Practical Advice from NAFTA’s “Front Lines”
4. Don’t sweat the small stuff. The seven percent de minimis rule (i.e. non-originating parts/costs making up less than seven percent of the total cost) can simplify the origination process. If non-originating materials do not meet the tariff change rules they may be ignored, as long as their aggregate value does not exceed seven percent. Textiles de minimis are calculated based on weight.
5. Solicitation is legal under NAFTA. Solicitation of COO’s from producers is legal. In fact, it is a necessity. Exporters need to prove that goods originate by obtaining documentary evidence from producers of goods and materials. Without the proof, exporters should refrain from issuing COO’s.
6. Keep it simple. Too often, exporting producers pester their entire supplier base for COO’s when focusing on key suppliers would be as effective. Originating the primary materials within a product may help achieve a simple regional value content requirement. A producer subject to tariff change rules may only need to solicit COO’s from producers of materials subject to the rule.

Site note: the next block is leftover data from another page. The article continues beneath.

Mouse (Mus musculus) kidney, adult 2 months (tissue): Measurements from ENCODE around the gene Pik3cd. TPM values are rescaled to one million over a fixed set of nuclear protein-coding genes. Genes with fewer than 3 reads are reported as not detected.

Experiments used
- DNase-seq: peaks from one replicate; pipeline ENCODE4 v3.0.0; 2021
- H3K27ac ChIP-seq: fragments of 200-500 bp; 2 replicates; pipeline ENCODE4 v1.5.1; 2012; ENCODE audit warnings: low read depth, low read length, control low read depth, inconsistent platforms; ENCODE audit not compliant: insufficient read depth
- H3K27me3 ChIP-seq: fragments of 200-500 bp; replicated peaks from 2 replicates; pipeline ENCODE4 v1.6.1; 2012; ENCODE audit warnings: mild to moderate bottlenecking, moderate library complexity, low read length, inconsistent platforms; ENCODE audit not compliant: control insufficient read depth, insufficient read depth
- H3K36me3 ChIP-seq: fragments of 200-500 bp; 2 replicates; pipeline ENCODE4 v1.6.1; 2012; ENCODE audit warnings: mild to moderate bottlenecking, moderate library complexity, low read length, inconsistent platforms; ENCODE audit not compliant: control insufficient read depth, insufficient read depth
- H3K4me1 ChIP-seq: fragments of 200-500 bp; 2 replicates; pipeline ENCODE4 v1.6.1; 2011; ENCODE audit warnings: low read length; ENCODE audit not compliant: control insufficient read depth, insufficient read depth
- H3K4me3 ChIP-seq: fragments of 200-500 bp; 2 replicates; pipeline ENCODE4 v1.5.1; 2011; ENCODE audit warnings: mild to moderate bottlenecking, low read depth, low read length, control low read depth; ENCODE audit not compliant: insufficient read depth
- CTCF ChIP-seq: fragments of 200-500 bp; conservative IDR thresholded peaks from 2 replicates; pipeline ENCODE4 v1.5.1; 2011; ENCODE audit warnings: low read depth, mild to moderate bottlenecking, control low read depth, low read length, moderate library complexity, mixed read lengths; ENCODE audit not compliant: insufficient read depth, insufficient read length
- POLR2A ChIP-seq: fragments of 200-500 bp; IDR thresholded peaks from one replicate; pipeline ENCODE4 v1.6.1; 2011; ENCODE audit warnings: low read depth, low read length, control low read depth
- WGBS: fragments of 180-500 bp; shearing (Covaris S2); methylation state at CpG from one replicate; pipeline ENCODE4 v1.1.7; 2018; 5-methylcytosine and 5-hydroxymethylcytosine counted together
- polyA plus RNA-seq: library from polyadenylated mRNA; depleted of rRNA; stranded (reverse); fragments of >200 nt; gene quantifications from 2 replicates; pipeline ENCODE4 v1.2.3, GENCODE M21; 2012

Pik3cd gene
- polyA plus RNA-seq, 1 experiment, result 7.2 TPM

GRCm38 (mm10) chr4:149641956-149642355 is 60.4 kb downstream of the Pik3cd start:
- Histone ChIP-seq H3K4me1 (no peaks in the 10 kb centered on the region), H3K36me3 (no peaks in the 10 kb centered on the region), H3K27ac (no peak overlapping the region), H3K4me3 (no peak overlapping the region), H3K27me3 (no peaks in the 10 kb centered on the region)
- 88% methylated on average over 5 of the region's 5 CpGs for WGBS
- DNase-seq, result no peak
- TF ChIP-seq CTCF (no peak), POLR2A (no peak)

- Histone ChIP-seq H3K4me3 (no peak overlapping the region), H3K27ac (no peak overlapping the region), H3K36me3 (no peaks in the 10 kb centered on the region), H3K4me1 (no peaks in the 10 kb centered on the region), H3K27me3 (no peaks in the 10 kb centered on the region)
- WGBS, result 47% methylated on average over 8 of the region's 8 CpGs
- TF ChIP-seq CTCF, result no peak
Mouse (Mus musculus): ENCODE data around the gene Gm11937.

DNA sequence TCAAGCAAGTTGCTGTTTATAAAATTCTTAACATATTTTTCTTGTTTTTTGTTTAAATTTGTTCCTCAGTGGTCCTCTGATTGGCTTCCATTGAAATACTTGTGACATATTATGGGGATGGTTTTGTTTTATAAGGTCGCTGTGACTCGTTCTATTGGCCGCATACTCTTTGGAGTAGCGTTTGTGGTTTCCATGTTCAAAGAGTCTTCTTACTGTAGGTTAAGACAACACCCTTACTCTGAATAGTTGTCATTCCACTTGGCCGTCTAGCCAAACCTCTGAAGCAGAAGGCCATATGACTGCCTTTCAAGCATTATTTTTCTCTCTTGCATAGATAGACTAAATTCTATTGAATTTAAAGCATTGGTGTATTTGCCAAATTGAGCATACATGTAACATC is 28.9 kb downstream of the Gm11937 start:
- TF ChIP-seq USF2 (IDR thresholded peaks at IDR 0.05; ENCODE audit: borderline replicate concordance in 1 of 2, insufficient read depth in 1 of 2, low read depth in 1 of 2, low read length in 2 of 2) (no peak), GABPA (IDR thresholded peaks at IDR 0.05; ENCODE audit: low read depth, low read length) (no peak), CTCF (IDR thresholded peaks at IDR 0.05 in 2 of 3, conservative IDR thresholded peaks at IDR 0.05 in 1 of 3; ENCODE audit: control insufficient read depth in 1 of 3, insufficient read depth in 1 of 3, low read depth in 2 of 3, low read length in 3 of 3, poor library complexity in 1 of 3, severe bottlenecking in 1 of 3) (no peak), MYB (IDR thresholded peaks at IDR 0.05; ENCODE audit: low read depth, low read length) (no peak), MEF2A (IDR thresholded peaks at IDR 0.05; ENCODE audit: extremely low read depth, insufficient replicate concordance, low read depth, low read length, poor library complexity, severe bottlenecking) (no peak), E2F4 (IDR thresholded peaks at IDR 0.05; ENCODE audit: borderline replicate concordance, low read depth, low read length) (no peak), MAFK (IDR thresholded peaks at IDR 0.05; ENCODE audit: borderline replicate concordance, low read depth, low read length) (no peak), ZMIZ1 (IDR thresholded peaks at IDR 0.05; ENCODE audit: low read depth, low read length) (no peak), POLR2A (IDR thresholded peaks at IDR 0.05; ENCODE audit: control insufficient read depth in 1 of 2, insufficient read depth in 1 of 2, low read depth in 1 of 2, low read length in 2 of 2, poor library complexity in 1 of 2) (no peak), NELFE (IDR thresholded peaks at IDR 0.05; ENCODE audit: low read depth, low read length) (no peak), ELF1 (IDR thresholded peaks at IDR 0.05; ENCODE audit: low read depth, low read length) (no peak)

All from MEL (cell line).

7. No 1 is NO fun. If an exporter does not have documentary evidence of origination from a producer, the company must claim “No 1” on the COO. This is a weak statement that can result in a challenge to the importer’s duty-free claim.
8. You don’t “HAFTA” NAFTA. NAFTA is a voluntary program. While there are incentives for participation, there are also good reasons to opt out. Check the duty rates in the destination country. For example, if you are shipping wood doors to Canada, they are already duty-free. Participating in NAFTA will not reduce the duties any further!
According to John Goodrich, author of the book, “NAFTA: A Practical Guide to Regulation, Documentation & Procedures” If you would like more information on NAFTA Training; click here or call us at 800.860.5030